He is also going to check my thyroid level, Lithium level, Tegretol level, blood sugar level, and cholesterol. I’m very pleased with this appointment.
When I got home, I took a nap that lasted about 6 hours. I don’t know why that happened, but I couldn’t keep my eyes open. I feel better so far today.
Five months ago, my psychiatrist had me do some genetic testing. He told me that the genetic tests would tell him how my body reacts to specific medications. The testing would assess my DNA, looking for key genetics. It would be possible to find out which medications would work better for me and which medications I would be more prone to side effects. Basically, this test could tell me which medications would be more difficult for my body to handle.
I agreed to do the testing because it was free through my insurance. Also, I already know I tend to have problems with medications due to my Ashkenazi genes. I figured that more information couldn’t hurt. When the results came, the main thing that they told me was that my body is not able to process folic acid properly. My psychiatrist explained to me that this issue can make it more difficult for any of my medications to be effective.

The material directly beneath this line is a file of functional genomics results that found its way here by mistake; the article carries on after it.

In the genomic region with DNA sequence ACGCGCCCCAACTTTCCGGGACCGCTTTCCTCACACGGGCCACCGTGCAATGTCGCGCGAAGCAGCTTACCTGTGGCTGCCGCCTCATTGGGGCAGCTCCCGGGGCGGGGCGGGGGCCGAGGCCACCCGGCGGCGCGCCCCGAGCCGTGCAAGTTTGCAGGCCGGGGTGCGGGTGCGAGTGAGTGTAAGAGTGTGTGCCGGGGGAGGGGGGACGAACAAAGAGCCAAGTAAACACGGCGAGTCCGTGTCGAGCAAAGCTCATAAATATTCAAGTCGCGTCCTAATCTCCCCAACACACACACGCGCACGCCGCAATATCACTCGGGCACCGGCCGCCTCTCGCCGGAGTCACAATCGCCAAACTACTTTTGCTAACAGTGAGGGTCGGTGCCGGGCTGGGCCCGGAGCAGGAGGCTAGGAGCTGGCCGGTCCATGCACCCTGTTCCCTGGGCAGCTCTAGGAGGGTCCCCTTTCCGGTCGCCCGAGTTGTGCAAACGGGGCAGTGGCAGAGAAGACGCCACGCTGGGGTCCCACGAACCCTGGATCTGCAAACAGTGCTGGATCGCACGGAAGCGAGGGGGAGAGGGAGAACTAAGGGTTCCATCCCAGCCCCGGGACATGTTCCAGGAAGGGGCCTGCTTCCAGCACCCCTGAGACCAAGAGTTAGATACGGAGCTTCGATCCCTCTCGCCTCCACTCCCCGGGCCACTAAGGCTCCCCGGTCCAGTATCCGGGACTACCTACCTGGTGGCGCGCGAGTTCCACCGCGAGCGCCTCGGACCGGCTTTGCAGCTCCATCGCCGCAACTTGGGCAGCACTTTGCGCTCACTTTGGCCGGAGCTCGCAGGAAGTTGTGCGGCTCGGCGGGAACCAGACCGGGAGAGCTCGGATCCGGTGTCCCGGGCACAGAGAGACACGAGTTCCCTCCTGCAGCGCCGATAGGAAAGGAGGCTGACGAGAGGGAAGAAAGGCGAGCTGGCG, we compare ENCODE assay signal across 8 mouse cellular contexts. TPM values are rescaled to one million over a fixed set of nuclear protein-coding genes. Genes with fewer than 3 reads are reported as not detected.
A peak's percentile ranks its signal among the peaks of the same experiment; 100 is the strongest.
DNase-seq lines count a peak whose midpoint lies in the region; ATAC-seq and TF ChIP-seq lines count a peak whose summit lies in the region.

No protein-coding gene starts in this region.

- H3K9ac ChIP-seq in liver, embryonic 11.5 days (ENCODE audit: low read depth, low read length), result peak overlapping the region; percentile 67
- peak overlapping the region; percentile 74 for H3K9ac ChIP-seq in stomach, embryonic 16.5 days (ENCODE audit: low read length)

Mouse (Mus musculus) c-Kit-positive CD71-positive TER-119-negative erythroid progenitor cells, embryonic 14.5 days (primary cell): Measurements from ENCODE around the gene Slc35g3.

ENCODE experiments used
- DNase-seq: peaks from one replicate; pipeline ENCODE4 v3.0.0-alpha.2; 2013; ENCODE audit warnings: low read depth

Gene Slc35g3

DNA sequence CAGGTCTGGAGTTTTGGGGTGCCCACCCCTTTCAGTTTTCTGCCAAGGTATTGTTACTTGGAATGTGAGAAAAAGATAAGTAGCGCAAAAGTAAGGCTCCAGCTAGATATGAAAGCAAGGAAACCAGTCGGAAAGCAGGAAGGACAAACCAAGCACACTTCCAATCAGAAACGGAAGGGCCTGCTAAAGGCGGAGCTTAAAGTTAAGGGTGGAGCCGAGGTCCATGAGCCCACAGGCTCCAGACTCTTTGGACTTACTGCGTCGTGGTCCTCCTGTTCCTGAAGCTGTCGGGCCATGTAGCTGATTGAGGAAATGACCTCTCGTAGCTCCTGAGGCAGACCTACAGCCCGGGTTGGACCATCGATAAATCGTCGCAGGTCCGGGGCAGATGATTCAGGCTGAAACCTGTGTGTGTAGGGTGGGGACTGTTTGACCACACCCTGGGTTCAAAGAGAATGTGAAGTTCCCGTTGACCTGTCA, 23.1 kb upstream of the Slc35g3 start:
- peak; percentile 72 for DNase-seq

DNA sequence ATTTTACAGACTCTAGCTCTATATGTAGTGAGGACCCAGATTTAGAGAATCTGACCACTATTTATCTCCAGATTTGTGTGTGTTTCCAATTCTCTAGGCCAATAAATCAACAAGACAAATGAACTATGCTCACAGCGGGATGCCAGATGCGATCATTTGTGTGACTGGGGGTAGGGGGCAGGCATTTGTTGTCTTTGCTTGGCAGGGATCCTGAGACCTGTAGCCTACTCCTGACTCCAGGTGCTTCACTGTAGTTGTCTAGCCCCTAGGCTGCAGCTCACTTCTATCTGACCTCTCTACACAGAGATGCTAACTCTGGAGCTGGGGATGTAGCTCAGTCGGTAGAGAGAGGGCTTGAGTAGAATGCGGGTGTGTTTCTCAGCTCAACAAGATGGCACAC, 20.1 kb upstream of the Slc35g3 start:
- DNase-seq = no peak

He started me on a medication called Deplin (L-Methylfolate). It turned out that I knew of several people who started taking the same medication and they found it to be extremely helpful. I started the medication with a positive attitude. However, in the past five months, I don’t see any real changes from the Deplin. I only have more issues, not less. I want to get off the medication, but I can’t make too many changes at one time. As soon as I can make another change, which is not the Clozapine or ECT, I will go off the Deplin. I know that it’s helpful for many people; it just isn’t helpful for me.
The genetic testing also told me which medications I have an increased risk for side effects or a poor response. It’s not a guarantee, it just tells me what’s more probable. For example, Abilify, Saphris, Tegretol, Clozapine, and Seroquel are all suggested to use with caution. I have taken all of these medications at one time; I’m currently still on Tegretol and Clozapine. Some of these medications I had no problem with, such as the Tegretol. Other medications have had major issues. The Abilify caused an extreme manic episode and the Clozapine is currently causing weight gain.